Brexit: UK to be taught a lesson about consequences, says Barnier

Article 50 of the EU's Lisbon Treaty. Photo illustration taken in Brussels, Belgium, June 24, 2016. REUTERS/Francois Lenoir/Illustration/Files

BBC — The EU’s Brexit negotiator has said he sees the process as an opportunity to “teach the British people and others what leaving the EU means”.

Michel Barnier said he would never resort to blackmail but saw it as his job to teach the UK a lesson about the price it would pay for leaving the EU “club”.

The UK has hit back, saying the EU does “not want to talk about the future“.

The EU suggested little substantive progress had been made on three key “separation” issues, the size of the UK’s financial liabilities to the EU, the future of the Irish border and citizens’ rights after Brexit.

This led to a frosty response from British ministers, one of whom, International Trade Secretary Liam Fox, said the UK would not be blackmailed into doing a deal on money in order to open discussions on trade.

‘Serious consequences’

Speaking at a conference in Italy on Saturday, Mr Barnier said he did not want to punish the UK for leaving but said Brexit would be “an educational process” for the British.

“There are extremely serious consequences of leaving the single market and it hasn’t been explained to the British people. We intend to teach people… what leaving the single market means.”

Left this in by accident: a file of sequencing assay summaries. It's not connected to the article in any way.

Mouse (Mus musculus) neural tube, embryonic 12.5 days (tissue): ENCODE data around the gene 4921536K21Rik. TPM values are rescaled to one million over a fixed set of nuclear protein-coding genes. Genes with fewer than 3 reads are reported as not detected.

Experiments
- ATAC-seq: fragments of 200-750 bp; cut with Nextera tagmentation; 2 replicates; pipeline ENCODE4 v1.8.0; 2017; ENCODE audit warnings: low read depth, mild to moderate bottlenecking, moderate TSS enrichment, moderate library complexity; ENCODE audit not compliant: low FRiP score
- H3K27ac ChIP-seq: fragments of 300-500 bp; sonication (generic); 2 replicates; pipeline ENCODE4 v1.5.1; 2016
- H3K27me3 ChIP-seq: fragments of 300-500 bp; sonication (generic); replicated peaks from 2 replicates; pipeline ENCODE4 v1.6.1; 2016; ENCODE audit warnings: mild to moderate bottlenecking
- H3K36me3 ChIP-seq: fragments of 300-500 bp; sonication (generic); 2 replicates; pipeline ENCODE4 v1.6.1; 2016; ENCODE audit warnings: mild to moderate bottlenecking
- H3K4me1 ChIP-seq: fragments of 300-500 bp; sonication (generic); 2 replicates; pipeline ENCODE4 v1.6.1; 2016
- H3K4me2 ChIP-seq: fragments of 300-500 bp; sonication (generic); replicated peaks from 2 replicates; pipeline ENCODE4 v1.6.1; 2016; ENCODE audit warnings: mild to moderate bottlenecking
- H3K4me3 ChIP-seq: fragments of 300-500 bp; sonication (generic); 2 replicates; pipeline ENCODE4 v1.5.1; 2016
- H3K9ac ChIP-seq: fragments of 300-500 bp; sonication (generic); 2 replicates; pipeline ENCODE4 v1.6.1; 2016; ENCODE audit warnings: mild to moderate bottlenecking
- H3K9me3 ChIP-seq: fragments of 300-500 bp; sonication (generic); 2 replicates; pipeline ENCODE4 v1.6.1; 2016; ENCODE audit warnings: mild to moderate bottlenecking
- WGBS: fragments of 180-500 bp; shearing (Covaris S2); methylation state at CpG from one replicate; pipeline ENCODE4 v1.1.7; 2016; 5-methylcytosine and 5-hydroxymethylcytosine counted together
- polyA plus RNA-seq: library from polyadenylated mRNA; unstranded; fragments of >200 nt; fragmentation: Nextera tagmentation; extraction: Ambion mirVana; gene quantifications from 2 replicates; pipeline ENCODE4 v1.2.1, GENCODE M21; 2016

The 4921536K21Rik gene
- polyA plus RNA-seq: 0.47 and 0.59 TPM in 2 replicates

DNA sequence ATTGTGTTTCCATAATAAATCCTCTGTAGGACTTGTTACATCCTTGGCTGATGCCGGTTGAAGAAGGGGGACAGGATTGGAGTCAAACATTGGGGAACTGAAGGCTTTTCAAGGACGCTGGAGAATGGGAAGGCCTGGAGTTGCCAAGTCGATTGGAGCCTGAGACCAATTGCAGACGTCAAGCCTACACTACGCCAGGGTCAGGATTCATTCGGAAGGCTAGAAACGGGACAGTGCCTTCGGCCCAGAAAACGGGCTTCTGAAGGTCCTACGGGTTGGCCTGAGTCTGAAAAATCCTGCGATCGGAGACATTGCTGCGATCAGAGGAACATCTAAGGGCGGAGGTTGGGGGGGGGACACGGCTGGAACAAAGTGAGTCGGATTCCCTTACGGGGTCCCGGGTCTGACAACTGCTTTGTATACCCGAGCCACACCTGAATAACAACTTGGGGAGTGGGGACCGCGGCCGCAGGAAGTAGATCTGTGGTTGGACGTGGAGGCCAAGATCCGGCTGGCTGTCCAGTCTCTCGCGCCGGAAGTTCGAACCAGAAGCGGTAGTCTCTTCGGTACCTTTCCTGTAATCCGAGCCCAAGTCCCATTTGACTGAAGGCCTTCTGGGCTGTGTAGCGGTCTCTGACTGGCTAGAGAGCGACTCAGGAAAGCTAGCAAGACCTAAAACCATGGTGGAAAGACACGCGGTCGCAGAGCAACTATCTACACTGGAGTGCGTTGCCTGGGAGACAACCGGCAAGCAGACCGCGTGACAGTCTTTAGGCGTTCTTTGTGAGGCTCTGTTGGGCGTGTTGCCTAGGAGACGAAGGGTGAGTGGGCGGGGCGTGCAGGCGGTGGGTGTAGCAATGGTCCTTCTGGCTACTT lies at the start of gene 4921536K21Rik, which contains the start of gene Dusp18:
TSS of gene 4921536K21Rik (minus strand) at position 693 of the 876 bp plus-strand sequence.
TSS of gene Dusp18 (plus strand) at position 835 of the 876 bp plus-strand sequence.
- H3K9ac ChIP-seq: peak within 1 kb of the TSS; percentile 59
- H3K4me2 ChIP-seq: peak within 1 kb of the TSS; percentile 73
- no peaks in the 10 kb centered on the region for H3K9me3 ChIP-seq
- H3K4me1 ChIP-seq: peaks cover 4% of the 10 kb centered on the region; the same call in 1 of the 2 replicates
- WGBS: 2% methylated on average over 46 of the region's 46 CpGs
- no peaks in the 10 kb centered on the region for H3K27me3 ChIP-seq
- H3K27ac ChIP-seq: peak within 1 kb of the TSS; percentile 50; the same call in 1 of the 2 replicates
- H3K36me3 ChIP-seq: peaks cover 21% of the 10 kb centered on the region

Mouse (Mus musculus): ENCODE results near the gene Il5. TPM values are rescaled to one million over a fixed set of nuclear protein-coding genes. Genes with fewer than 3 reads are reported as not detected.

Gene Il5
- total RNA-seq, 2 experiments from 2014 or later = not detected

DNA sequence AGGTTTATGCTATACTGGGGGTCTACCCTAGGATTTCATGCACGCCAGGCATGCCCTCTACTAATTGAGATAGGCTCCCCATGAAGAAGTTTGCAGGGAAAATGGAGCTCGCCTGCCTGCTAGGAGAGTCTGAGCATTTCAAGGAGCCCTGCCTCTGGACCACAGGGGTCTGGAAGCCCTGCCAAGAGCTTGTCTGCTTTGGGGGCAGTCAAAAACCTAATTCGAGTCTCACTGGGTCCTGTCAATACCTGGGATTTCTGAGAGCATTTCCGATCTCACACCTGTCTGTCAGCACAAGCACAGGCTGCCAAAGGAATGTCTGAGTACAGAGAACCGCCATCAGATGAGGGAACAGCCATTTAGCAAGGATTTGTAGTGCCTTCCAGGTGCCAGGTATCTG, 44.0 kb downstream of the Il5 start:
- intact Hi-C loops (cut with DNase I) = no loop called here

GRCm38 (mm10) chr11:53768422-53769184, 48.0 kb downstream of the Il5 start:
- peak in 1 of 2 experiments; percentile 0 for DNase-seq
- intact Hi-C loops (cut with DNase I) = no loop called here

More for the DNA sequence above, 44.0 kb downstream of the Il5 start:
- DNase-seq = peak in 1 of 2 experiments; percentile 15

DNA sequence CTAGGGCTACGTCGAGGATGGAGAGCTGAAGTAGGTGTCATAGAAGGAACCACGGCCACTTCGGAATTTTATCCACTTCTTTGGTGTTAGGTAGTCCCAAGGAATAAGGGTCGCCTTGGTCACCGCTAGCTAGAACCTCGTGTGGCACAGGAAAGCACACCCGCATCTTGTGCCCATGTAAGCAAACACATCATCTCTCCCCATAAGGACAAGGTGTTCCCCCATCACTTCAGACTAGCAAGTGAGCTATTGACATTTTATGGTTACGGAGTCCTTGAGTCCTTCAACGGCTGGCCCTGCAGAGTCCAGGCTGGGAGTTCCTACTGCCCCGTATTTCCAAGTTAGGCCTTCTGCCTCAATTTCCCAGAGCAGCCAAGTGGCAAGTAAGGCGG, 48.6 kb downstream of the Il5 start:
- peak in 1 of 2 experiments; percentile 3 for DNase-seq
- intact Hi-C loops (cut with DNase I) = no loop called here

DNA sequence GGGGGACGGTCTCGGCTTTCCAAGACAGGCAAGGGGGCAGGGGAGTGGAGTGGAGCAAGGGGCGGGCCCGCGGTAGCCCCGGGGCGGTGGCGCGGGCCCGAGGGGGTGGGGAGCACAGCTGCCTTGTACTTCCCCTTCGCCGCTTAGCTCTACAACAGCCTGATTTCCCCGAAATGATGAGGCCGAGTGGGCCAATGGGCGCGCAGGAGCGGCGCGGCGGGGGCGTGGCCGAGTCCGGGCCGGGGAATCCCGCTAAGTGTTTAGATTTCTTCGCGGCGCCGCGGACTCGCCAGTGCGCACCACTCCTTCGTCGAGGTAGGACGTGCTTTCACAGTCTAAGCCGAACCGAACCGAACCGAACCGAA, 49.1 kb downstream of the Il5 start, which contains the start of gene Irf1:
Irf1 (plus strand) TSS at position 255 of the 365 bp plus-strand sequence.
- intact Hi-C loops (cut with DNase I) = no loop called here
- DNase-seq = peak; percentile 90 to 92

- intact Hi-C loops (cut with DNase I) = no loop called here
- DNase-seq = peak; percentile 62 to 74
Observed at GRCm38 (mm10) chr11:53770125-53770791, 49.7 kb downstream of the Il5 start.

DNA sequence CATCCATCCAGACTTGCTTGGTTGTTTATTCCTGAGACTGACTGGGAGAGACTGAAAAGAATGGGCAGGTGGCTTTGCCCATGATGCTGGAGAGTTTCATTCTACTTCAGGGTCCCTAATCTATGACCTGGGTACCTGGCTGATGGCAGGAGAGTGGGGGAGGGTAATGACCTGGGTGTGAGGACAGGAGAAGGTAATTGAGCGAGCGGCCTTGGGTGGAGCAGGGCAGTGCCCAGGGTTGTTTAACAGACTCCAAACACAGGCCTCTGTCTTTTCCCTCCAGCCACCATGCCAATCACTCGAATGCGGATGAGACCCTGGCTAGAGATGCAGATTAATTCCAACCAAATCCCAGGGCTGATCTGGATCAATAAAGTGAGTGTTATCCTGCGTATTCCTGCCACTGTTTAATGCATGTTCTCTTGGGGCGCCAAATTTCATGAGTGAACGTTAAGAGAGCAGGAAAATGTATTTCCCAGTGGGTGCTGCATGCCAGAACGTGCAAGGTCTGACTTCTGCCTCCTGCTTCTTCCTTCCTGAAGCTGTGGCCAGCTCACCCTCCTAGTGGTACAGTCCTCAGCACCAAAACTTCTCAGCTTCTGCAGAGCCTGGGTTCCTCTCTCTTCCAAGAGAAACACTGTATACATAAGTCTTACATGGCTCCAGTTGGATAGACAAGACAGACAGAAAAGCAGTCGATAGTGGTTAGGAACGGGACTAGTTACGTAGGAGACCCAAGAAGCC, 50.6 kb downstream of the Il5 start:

On the issue of finance, he said the UK must accept some key principles, such as honouring the commitment it made in 2014 to pay 14% of the EU budget until 2020

He said that a future free trade deal would be different to all others in the past and there had to be assurances there would be no unfair competition in the form of social, environmental or fiscal dumping, or state aid.

Speaking to BBC One’s Andrew Marr Show, Mr Davis insisted the UK would not be pressured into agreeing an EU divorce bill until it is sure the sums being demanded are fair.

The UK was assessing the EU’s financial demands on an item-by-item basis in a “very British and pragmatic fashion” – which he said the EU found difficult.

While Mr Davis said he personally liked his counterpart, he said the European Commission risked making itself appear “silly” when it claimed no progress had been made in areas such as access to welfare and healthcare rights across Europe for British expats.

“What he’s concerned about of course is he’s not getting the answer on money… they’ve set this up to try and create pressure on us on money… they’re trying to play time against money”.

He added: “We’re going through [the bill] line by line, and they’re finding it difficult because we’ve got good lawyers… He wants to put pressure on us, which is why the stance this week in the press conference. Bluntly, I think it looked a bit silly, because plainly there were things that we’ve achieved.

We put people before process, what they’re in danger of doing is putting process before people”.

Foreign Secretary Boris Johnson said some of the figures touted for the size of the divorce bill were “extravagant” and the UK would only respect a number that was “serious and validated in law”.

“We will certainly honour our legal obligations as we understand them,” he said, while stressing the UK would “certainly not pay for access to the European markets“.